Online Tutor Now
the capability of being molded, receiving shape, or being made to assume a desired form: the plasticity of social institutions.
Plasticity is made up of plastic and the noun suffix –ity. Plastic comes via Latin plasticus “for molding or modeling,” from Greek plastikós with the same meanings. Plastikós is a derivative of the verb plássein, pláttein “to mold, form.” Other derivatives from the Greek include plaster, from Medieval Latin plastrum “plaster (both medical and building senses),” ultimately an alteration of Greek émplaston “molded on, daubed”; plastid “an organelle of plant cells”; plastique (as in the explosive); and plastron “a piece of armor; part of a turtle’s shell.” Plasticity entered English in the 18th century.
Studies reveal adolescence to be a period of heightened “plasticity” during which the brain is highly influenced by experience.
Comic actors, like dramatic ones, have their comfortable niches, from Bill Murray’s sardonic schlubbism to Jim Carrey’s manic plasticity.
an abnormal fear of flowers.
Anthophobia, “an abnormal fear of flowers,” is surely one of the odder phobias, as opposed to acrophobia “an abnormal fear of heights” or arachnophobia “an abnormal fear of spiders” or—a good one!—chiroptophobia “an abnormal fear of bats (the flying mammal).” Anthophobia is composed of two Greek nouns: ánthos “flower” and the combining form –phobíā “fear.” Queen Elizabeth I of England (1533-1603) suffered from anthophobia, especially of a fear of roses, which has no technical name. Anthophobia entered English in the 19th century.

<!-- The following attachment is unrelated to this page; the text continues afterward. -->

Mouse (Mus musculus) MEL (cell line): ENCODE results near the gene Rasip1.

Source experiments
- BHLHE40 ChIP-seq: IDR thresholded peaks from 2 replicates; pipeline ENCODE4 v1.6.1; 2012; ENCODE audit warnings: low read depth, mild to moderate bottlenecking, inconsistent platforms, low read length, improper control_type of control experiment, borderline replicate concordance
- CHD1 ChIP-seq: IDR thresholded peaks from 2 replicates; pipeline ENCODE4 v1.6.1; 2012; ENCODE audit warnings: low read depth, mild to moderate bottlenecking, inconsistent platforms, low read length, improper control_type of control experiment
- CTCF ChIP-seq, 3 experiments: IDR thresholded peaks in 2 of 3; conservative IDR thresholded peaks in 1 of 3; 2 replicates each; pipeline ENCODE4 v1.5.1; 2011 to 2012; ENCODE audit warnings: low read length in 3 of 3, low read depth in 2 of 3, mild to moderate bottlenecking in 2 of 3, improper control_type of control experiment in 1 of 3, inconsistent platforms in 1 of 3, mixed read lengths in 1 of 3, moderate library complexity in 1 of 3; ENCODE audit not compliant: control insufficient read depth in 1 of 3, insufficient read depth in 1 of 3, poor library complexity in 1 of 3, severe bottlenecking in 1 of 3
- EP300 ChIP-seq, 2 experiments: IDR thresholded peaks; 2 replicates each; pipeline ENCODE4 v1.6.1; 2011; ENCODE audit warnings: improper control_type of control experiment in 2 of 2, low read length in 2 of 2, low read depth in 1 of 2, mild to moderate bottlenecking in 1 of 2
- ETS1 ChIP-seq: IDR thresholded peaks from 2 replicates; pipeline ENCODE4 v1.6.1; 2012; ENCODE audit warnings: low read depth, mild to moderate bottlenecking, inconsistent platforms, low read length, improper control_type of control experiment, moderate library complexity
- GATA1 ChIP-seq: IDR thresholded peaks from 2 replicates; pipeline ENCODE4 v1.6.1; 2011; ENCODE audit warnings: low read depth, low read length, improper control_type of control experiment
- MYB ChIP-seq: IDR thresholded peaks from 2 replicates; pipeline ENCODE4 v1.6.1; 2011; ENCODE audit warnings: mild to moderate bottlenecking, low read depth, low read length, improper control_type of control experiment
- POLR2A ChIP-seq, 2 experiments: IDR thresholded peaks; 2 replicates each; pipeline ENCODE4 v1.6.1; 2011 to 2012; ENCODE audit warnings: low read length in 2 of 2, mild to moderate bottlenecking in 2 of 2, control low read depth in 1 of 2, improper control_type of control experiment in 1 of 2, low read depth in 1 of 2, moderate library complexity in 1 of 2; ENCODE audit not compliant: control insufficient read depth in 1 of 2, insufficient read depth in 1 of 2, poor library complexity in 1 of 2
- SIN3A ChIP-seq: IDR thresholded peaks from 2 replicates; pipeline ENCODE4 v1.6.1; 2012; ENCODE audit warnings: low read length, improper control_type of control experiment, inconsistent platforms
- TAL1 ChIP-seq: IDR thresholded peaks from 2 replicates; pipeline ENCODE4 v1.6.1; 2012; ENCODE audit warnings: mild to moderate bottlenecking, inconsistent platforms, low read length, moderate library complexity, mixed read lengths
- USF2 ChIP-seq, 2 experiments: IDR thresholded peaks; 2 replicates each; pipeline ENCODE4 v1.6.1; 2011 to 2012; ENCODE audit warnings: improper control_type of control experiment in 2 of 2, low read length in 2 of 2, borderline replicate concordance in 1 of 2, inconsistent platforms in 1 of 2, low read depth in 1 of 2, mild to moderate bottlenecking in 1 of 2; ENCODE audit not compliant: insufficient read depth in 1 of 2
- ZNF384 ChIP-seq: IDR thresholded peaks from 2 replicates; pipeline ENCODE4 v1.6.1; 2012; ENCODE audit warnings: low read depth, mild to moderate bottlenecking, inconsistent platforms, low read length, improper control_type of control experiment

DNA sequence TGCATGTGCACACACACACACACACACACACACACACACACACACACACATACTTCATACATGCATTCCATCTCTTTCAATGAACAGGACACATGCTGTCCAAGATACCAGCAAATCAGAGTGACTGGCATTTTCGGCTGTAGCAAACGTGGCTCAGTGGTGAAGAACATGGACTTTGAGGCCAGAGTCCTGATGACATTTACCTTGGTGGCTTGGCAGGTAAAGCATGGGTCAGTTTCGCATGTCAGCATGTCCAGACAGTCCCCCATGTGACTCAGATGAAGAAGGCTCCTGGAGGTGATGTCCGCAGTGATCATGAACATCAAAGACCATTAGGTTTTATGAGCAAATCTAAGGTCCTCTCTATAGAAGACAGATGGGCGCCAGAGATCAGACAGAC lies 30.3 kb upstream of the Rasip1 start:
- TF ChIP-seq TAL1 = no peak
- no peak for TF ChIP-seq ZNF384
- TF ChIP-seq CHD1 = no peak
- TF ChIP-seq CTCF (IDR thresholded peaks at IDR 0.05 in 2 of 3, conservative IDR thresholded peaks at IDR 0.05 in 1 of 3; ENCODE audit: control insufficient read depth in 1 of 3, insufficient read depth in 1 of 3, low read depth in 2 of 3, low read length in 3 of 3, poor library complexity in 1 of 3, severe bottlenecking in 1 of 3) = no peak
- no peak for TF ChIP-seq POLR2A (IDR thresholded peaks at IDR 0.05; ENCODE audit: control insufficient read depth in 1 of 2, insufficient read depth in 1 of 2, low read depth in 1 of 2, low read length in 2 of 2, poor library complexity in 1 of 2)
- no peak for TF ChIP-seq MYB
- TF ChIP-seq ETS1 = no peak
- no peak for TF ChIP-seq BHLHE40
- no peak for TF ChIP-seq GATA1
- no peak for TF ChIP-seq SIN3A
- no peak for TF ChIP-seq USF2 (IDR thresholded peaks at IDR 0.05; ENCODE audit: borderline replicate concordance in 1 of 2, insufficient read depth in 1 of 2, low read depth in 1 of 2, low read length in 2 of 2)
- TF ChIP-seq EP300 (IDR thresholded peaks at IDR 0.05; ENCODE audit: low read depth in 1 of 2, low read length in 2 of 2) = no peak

And if you dislike the task of summer gardening, you may even be a victim of anthophobia, the fear of flowers, although that’s a rare malady indeed.
Queen Elizabeth I is said to have been terrorized by roses, a subcategory of anthophobia, a generalized fear of flowers.
a hypothetical collection of identical or diverse universes, including our own.
Multiverse, a combination of the common prefix multi– and (uni)verse, nowadays means “a hypothetical collection of identical or diverse universes, ours included,” a sense first suggested in 1952 by the Austrian physicist Erwin Schrödinger (1887–1961). Multiverse, however, was coined by the American psychologist and philosopher William James (1842–1910). Multiverse to James was an alternative to or an opposite of universe and meant “the universe imagined as lacking order, unity, or a single ruling and guiding power.” James used multiverse in a lecture “Is Life Worth Living?” in 1895.
Multiverse proponents advocate the idea that there may exist innumerable other universes, some of them with totally different physics and numbers of spatial dimensions; and that you, I and everything else may exist in countless copies.
Ten days before he died, Stephen Hawking sent one more written insight out into the cosmos—a paper, co-written with physicist Thomas Hertog of the Catholic University of Leuven in Belgium, tackling the problem of a multiverse.